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Design delivers new media messages for schools

K-12 Schools

Design delivers new media messages for schools

Media centers are no longer physically confined to one room.


By John Caulfield, Senior Editor | March 8, 2022
Media Center in Hermantown (Minn.) high school. images: Wold Architects & Engineers
A new high school in Hermantown, Minn., revolves around its media center whose design encourages collaboration and learning throughout the building. Images: Wold Architects & Engineers

The evolution of libraries for elementary and secondary schools has seen these spaces emerge as media centers of learning and collaboration for their students. However, library spaces, as they’ve been configured traditionally, don’t always lend themselves readily to that kind of transformation.

“The flaw of outdated space is that the design of the media center may not reflect or support” the current learning experience, states Wold Architects and Engineers, the Minnesota-based firm, in a recent white paper titled “From data retrieval to data creation: trends and opportunities for modern media centers.”

That white paper positions media—“the system and organization through which information is spread to a large number of people”—at the heart of a school’s learning. “No other space in a school is better situated to impact all learners and spark innovation,” the white paper states.

 

Media Center design needs to accommodate different spaces
New Media Centers are being designed to accommodate different spatial options and educational activities.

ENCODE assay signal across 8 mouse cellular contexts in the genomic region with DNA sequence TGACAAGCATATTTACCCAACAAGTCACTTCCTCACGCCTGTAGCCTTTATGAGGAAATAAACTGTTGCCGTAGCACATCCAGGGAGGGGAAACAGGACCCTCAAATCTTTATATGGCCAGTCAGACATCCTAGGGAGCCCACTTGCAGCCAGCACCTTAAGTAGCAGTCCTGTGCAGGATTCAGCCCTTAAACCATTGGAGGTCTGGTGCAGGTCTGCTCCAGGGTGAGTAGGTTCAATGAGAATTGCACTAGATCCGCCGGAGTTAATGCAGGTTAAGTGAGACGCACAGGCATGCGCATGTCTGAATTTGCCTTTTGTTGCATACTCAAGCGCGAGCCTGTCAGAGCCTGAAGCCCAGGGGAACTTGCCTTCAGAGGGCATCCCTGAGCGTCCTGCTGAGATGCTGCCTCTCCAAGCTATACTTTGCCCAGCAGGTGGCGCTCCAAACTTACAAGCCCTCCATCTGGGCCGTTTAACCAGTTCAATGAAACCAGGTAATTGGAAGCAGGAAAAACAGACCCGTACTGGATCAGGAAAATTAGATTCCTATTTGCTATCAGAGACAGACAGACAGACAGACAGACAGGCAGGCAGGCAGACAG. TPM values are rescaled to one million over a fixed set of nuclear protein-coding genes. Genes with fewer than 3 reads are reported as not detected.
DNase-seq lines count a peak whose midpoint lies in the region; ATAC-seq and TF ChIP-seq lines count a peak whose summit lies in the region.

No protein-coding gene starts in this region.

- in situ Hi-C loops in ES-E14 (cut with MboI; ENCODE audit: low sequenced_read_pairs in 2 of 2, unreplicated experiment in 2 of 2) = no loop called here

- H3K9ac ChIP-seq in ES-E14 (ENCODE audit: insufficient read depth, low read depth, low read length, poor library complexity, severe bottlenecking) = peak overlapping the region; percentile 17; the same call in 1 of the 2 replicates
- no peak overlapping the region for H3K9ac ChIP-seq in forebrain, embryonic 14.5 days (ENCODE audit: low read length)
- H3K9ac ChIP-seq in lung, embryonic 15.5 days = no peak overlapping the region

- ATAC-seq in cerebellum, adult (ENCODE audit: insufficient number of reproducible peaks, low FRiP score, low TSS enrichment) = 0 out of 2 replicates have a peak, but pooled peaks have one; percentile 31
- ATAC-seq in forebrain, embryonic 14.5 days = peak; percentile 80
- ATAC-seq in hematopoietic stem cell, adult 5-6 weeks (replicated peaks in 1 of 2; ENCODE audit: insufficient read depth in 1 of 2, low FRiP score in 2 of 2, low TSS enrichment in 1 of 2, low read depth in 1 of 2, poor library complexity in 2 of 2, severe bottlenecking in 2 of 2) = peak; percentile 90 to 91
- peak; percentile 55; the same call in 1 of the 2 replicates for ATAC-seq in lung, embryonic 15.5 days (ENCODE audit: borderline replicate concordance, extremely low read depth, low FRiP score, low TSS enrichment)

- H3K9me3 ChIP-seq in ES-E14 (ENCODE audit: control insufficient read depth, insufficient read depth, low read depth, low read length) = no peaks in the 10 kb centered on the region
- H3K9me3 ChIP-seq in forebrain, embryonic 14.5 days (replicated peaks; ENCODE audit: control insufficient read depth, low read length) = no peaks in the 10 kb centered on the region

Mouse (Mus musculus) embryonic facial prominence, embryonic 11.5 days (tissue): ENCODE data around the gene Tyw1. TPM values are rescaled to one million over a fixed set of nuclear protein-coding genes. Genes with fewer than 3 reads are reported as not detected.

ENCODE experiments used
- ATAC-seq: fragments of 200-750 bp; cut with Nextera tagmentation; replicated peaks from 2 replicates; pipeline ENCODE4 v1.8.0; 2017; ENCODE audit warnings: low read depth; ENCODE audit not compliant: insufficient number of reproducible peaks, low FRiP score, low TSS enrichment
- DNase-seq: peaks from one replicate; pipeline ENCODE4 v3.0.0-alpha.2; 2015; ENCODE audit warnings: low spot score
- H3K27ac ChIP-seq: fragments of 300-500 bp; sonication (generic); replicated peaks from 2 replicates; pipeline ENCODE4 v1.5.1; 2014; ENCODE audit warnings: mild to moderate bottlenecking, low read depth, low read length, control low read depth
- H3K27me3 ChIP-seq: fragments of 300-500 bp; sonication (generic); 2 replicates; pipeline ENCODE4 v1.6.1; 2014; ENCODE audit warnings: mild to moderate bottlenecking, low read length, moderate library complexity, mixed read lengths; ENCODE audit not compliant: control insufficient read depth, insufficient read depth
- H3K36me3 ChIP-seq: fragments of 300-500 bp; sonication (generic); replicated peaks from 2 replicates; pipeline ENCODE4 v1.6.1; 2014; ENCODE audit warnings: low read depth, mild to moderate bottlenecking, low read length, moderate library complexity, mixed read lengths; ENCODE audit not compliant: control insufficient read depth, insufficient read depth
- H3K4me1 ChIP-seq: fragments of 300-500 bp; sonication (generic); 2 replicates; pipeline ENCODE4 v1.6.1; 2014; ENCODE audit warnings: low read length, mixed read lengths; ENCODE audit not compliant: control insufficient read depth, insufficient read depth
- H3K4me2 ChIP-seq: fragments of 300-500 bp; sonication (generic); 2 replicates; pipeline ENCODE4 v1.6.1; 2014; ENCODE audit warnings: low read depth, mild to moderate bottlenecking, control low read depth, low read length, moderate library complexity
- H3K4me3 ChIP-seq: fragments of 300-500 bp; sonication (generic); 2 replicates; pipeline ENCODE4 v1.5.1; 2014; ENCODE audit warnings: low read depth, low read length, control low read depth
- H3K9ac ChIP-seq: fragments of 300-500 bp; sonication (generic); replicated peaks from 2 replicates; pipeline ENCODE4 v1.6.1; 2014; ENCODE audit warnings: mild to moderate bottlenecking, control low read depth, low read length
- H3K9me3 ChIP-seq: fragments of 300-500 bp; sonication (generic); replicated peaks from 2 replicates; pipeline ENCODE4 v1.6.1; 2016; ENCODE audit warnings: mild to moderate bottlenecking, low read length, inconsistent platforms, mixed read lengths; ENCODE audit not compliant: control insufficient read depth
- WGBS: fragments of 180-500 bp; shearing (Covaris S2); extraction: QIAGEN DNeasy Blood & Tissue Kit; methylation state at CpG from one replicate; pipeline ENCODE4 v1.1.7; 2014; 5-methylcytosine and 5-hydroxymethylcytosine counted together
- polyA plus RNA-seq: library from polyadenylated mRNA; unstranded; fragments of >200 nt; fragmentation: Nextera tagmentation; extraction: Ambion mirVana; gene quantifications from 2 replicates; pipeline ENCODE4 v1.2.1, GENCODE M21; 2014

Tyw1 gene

The flexible design of modern media centers can accommodate both personalized and project-based learning, different spatial options, as well as information access through a variety of technologies. Spaces can be “zoned” for both private study and communal student interaction. Media Centers “are less about retrieval” and more about “access and inclusion for any type of information for communication,” says Vaughn Dierks, AIA, LEED AP, a Partner with Wold and one of the white paper’s coauthors.

BOOKS AND ACTIVITIES DECENTRALIZED

High-speed book storage at Hermantown (Minn.) high school
Hermantown High School in Minnesota uses a space-saving high-speed book storage system (above). IT and Media specialists are available to help students with their information access (below).
 

Media help desk at Hermantown (Minn.) high school

 

Dierks cites as examples several recent media center projects his firm has been engaged in. For a new high school for Hermantown Community Schools in Minnesota, Wold created a “deconstructed” media center called Digital Commons, which has become the school’s hub. Bookshelves were scaled back and books placed in high-density storage that takes up a fraction of the shelf space. Students reserve book online and are supported by IT and Media specialists who are located at help desk/information stations. The entire media center is open space surrounded by classrooms and labs.

The Media Center at Centerview Elementary School opens to an adjacent cafeteria.
The Media Center at Centerview Elementary School opens to an adjacent cafeteria and common area.
 

At Centerview Elementary School in Spring Lake Park, Minn., students can self-checkout books that are distributed to areas near clusters for classrooms. The Media Center opens to an adjacent cafeteria, with learning “stairs” and performance space as central elements.

The “living room” at Prairie View PK-8 school.
The space between the media center and cafeteria at Prairie View PK-8 school is known as “The Living Room.”
 

The Media Center for the Prairie View PK-8 school for Independent School District #728 in Otsego, Minn., includes collaborative spaces adjacent and open to the cafeteria. The in-between space has come to be known as “The Living Room” and is accessible to the school’s community. Secure spaces for books and technology are behind an operable glass wall.

Books are dispersed throughout Idalia PK-12 in Colorado
Books are dispersed nearer to classrooms at Idalia (Colo.) PK-12.
 

In Idalia, Colo., the Idalia PK-12 has dispersed previously centralized books and other resources to spaces adjacent to classrooms that support different grade levels.

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